- A rash can be a symptom of recent HIV infection.
- Other infections can also cause skin problems.
- They may also be a side-effect or allergic reaction to an anti-HIV drug.
- Allergic drug reactions need urgent medical attention.
There are three main causes of skin problems in people living with HIV: interactions between the immune system and HIV, infections, and side-effects of drugs.
Some HIV-related skin conditions or treatment-related side-effects can be very serious and require urgent medical attention.
The immune system and HIV
When people first get HIV, they may experience flu-like symptoms as part of something called a seroconversion illness. This illness may include a non-itchy, red rash lasting 2 to 3 weeks. During ongoing infection, the immune system becomes damaged and this may lead to red and itchy (pruritic) skin. This may be treated with steroid creams or antihistamines. Skin problems may also occur when the immune system starts to recover due to HIV treatment (especially acne and folliculitis, infection of the follicles). It may be a sign of improving health of the immune system, as it responds to the anti-HIV drugs.
Skin problems caused by infections
Infections are generally divided into three main groups: bacterial, fungal or viral infections. Some people will experience skin problems unrelated to their HIV diagnosis, as these are a common health issue. Some of the conditions described here are most common in people with a low CD4 cell count. Starting HIV treatment will help reduce the likelihood of them occurring.
Eczema (dry or irritated skin) has many causes and may be treated with antihistamines. To relieve any dry skin condition, moisturise frequently to stop the skin drying out further. Avoid long baths and the use of soap, shower gels and other potential irritants. Instead, use aqueous cream (E45) or moisturiser to wash with. Corticosteroid creams can reduce swelling and redness, and antihistamines can reduce itching. Try not to scratch, as this can make eczema worse and cause scarring.
Dermatitis (inflammation of the skin) is identified by red patches and a flaky rash. It may be caused by contact with an irritating substance or by eczema. Seborrhoeic dermatitis (inflammation of the skin’s oil glands, caused by an overgrowth of yeast on the skin, or a reaction to the yeast) often occurs in hairy parts of the body. It causes red, itchy, flaky, inflamed skin. Mild cases cause dandruff. It’s common in symptomatic HIV, and it can be harder to treat in people living with HIV. Dermatitis may be treated with steroid ointments or tablets, or with anti-fungal creams or tablets. Some scalp problems can be treated with anti-dandruff or anti-fungal shampoos.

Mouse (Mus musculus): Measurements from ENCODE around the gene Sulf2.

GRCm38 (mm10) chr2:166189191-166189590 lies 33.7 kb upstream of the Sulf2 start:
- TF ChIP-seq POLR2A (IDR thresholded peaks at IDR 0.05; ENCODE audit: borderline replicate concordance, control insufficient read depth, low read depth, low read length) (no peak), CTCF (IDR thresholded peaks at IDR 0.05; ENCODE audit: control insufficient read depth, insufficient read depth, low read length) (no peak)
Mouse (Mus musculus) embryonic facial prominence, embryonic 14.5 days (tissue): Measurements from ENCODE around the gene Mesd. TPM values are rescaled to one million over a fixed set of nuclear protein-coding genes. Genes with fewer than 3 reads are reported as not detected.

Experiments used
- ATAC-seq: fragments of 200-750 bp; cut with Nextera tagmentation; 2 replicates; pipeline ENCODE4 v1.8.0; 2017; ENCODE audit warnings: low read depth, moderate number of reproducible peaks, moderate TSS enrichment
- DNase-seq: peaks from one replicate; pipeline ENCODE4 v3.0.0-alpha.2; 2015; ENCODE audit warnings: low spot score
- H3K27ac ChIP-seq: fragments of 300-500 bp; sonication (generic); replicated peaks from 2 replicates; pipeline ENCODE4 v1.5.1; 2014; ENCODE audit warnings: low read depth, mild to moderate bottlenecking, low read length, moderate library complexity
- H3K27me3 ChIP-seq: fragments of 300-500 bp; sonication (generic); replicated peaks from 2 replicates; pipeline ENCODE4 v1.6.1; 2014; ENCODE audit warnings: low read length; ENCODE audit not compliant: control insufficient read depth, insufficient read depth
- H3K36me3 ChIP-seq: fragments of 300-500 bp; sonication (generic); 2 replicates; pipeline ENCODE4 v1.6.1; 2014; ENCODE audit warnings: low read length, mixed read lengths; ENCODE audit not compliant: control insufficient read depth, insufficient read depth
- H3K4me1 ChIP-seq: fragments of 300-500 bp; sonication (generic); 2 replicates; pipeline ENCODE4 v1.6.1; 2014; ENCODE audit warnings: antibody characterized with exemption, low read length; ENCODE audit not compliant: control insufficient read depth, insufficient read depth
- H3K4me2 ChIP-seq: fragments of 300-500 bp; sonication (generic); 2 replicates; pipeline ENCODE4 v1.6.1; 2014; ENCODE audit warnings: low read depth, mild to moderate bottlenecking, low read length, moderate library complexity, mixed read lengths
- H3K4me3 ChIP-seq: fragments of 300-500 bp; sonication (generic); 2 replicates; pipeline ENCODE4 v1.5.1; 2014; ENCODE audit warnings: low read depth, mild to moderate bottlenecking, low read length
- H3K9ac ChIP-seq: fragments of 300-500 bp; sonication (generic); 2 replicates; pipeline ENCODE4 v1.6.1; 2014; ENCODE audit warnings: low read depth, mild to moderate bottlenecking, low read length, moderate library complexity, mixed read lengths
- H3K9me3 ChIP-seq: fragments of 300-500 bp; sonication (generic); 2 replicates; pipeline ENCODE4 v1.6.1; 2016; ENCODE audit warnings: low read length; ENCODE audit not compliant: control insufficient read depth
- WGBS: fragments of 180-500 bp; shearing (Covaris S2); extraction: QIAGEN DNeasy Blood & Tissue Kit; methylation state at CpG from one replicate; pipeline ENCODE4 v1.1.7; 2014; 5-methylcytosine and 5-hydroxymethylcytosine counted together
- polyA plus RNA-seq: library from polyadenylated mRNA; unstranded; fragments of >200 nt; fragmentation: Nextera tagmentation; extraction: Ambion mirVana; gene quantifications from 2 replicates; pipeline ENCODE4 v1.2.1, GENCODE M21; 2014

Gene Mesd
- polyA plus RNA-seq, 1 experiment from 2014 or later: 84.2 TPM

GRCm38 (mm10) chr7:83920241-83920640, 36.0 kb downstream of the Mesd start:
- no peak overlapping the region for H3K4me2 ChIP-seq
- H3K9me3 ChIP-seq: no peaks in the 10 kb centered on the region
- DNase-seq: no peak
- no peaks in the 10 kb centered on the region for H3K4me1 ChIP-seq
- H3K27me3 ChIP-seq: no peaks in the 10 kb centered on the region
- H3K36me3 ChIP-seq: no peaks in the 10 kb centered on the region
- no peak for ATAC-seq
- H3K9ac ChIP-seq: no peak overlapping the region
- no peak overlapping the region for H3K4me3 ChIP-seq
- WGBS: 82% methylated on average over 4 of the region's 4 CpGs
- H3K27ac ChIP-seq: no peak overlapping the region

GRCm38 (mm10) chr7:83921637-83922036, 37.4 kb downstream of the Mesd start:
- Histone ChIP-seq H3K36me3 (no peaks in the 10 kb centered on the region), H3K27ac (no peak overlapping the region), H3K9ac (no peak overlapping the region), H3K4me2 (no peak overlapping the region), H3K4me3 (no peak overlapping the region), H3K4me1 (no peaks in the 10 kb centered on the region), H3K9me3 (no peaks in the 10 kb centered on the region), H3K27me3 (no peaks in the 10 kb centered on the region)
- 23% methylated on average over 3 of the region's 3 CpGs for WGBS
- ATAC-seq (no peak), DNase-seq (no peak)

Photodermatitis is a skin condition where the skin reacts to exposure to the sun by turning darker in colour. It's most common in darker-skinned people, but anyone with HIV may experience photodermatitis.
Tinea is a fungal infection that causes flaky red skin and moist white patches. It is treated with anti-fungal creams. Keep skin clean and dry and avoid irritants, e.g. deodorants.
Impetigo is a bacterial skin infection indicated by yellow, crusty red sores. Skin follicles may also become infected, leading to boils or abscesses, which are treated with antibiotics.
Folliculitis (small lumps or pustules in the follicles – the hair’s root) is a skin infection, most likely caused by yeast, which is treated with anti-fungals. Prurigo nodularis is a skin condition involving outbreaks of itchy, crusted lumps on the skin. The itching can be intense and severe. These are both mainly seen in people with very low CD4 cell counts.